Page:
B.C. asks feds to back potential public inquiry into money laundering

B.C. Attorney General David Eby and federal Minister of Border Security and Organized Crime Reduction Bill Blair said they’re on the same page in tackling the problem

Attorney General David Eby

B.C.’s Attorney General David Eby has called on federal Minister of Border Security and Organized Crime Reduction Bill Blair to lend support for a provincial public inquiry into money laundering, should the BC NDP government choose that path.


Eby said Blair was open to his requests.


On Wednesday Eby and Blair pledged support for one another’s plans to address money laundering in the province at a short press conference in Victoria, following their one-on-one meeting.

Eby said it was his understanding that the public wanted a public inquiry to address political accountability for the issue and to “identify if there is rot in the system.”

“The premier has been clear about keeping the option open to a public inquiry,” he said.

But Eby said any decision made by the BC NDP cabinet will be made following the release of two special reports – one from investigator Peter German on money laundering in the real estate sector and another from Maureen Maloney that will look at potential gaps in financial regulations, enforcement, consumer protection and jurisdictional matters related to addressing money laundering in the real estate sector.

While the province regulates real estate, federal regulators and the RCMP enforce financial crimes such as money laundering.

This month Blair’s Liberal government announced measures in its 2019 budget to better address money laundering, such as establishing a working group on real estate with B.C. A new pilot program, the Anti-Money Laundering Action, Coordination and Enforcement (ACE) Team will strengthen inter-agency coordination over five years, for $24 million. Financial Transactions and Reports Analysis Centre of Canada (FINTRAC) will get a $16.9 million boost over five years to expand operational capacity and $1.9 million annually to maintain that capacity. The budget also adds $1 million to Statistics Canada to improve monitoring of real estate.

“I’m heartened by the fact the feds have stepped up in this way,” said Eby, who said B.C. should be seeing the majority of resources from the budget “because we have a very serious issue here.”

“We can see the impact [money laundering] is having in our country and in our neighbourhoods.… It’s a significant problem,” Blair said.

The extent of money laundering in real estate is unknown however, although anti-financial crime advocacy group Transparency International Canada suggests tens of billions of dollars of criminal proceeds could be washed annually in the Toronto and Vancouver markets.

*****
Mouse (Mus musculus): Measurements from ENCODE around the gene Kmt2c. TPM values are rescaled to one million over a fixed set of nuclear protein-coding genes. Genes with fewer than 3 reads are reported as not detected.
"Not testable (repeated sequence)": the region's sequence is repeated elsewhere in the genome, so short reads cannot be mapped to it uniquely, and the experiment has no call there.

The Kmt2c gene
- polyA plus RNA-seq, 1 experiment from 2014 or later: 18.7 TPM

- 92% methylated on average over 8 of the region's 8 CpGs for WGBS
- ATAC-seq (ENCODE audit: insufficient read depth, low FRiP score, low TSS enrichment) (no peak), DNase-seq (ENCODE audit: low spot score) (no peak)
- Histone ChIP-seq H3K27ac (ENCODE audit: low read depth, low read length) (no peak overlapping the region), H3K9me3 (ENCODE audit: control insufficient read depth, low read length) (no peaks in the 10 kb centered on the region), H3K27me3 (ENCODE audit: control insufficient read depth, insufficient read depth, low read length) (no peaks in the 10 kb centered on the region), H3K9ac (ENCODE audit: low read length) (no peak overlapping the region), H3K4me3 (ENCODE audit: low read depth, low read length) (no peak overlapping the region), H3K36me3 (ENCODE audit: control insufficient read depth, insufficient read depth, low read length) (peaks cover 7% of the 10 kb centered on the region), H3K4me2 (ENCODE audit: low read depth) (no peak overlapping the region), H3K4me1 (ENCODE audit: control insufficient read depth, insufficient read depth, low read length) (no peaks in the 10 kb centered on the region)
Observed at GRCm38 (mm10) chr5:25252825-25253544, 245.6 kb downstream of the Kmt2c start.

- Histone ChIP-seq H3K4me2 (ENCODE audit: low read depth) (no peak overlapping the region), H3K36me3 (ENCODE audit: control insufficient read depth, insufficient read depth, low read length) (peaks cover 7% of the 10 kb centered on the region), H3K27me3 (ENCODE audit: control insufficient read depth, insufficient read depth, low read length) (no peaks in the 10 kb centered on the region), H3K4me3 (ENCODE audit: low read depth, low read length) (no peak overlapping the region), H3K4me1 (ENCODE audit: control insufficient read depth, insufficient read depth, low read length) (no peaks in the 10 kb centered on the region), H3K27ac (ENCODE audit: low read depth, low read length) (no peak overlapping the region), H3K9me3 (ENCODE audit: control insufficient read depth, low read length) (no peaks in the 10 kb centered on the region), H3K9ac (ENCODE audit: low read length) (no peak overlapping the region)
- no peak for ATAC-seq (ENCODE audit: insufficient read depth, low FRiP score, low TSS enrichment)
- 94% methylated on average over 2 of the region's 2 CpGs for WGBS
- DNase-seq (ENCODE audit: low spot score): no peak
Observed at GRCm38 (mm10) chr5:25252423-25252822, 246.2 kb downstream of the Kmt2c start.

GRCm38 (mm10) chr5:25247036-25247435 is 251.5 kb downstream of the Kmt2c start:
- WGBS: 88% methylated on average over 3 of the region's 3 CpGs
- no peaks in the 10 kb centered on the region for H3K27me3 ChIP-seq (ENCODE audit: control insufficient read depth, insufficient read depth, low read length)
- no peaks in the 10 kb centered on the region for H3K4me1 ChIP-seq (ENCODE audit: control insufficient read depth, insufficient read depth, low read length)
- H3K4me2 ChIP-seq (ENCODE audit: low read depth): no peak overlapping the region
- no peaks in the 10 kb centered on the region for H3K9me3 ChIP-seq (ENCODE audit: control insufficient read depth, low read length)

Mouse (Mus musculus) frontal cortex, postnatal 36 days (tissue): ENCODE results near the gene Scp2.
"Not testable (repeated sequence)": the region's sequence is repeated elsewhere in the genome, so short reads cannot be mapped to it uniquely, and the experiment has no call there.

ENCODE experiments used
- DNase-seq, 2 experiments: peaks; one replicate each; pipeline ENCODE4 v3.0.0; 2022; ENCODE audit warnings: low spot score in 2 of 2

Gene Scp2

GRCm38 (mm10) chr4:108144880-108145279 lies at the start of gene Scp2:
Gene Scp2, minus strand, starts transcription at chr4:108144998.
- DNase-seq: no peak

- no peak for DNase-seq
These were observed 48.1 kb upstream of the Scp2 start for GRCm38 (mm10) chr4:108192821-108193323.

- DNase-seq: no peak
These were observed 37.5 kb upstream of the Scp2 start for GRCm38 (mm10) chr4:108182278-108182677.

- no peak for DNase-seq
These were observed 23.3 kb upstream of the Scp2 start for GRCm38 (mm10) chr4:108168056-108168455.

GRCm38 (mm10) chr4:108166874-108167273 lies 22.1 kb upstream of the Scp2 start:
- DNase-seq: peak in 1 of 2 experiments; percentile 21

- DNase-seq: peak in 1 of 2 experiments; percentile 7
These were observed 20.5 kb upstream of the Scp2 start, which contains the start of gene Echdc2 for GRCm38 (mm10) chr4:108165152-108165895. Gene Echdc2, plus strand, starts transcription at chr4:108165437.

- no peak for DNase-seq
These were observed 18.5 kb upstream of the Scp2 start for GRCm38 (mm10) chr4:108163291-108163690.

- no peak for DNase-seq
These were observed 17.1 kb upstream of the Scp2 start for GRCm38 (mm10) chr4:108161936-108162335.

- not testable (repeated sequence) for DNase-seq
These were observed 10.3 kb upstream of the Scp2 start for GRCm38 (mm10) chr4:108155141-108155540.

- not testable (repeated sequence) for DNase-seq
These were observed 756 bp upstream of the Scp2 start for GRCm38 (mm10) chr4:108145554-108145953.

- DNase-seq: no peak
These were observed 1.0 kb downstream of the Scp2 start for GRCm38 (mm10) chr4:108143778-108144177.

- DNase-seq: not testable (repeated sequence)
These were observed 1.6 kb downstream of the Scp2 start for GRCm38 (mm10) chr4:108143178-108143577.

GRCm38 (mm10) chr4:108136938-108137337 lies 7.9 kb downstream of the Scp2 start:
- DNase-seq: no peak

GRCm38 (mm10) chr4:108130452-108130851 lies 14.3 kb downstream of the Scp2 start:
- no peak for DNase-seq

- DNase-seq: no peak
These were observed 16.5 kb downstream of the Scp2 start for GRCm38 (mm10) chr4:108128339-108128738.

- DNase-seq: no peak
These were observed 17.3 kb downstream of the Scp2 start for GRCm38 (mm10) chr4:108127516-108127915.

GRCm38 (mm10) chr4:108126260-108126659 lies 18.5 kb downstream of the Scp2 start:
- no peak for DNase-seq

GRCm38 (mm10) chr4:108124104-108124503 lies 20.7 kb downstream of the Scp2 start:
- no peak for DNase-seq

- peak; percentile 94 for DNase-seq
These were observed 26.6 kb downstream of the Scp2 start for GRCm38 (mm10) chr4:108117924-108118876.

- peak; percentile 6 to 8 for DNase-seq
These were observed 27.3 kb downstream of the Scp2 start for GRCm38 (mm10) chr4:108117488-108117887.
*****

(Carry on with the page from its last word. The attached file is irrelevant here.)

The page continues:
One money service alone, Silver International in Richmond, was alleged to have laundered between $220 million and $1 billion annually.

Charges against Silver International were stayed last November. Global News reported investigators may have erroneously identified an informant in submitted evidence.

Global News initially reported on the investigation into Silver International, identifying what international money laundering experts called the Vancouver Model, in which drug cash, including from the deadly fentanyl trade, is washed through casinos and into assets such as luxury cars and real estate. Money also comes in from China and is exchanged through underground banks, such as Silver.

Between 2010 and 2016 detached homes in Vancouver doubled in price, and the number of luxury vehicles registered in the province reportedly doubled between 2013 and 2016.

German’s report is said to be a follow-up to the many cases the media have drawn to the government’s attention.

The Canadian government also tied money laundering to holes in tax compliance and enforcement.

“Together, tax non-compliance and money laundering can push up the cost of housing, making home ownership less affordable for middle-class Canadians,” the federal budget noted.

In 2015 the Canada Revenue Agency augmented its compliance program for B.C. and Ontario real estate audits. Last month the agency issued a report claiming it had collected $140.7 million from 1,417 real estate audits in B.C. alone, from April, 2018, to December, 2018.  That’s $99,294 per audit, well above the three-year average of $45,182 per B.C. audit, and miles ahead of Ontario’s average of $17,241 per audit.

The federal budget is diverting more money to tax audits and improving the monitoring system. It notes B.C.’s new speculation and vacancy tax enhances the CRA’s monitoring capabilities for real estate by linking home ownership to income tax returns.